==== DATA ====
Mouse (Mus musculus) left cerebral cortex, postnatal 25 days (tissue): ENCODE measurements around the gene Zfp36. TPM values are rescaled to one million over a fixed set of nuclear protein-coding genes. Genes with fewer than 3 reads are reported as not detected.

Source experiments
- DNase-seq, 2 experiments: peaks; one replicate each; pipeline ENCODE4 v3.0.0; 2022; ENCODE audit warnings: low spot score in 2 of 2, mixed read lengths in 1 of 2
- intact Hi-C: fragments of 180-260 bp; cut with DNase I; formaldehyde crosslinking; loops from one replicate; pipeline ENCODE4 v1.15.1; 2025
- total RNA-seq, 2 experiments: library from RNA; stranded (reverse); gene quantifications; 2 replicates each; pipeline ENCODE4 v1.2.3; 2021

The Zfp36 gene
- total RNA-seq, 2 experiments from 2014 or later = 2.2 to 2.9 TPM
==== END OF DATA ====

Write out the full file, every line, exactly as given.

Mouse (Mus musculus) left cerebral cortex, postnatal 25 days (tissue): ENCODE measurements around the gene Zfp36. TPM values are rescaled to one million over a fixed set of nuclear protein-coding genes. Genes with fewer than 3 reads are reported as not detected.

Source experiments
- DNase-seq, 2 experiments: peaks; one replicate each; pipeline ENCODE4 v3.0.0; 2022; ENCODE audit warnings: low spot score in 2 of 2, mixed read lengths in 1 of 2
- intact Hi-C: fragments of 180-260 bp; cut with DNase I; formaldehyde crosslinking; loops from one replicate; pipeline ENCODE4 v1.15.1; 2025
- total RNA-seq, 2 experiments: library from RNA; stranded (reverse); gene quantifications; 2 replicates each; pipeline ENCODE4 v1.2.3; 2021

The Zfp36 gene
- total RNA-seq, 2 experiments from 2014 or later = 2.2 to 2.9 TPM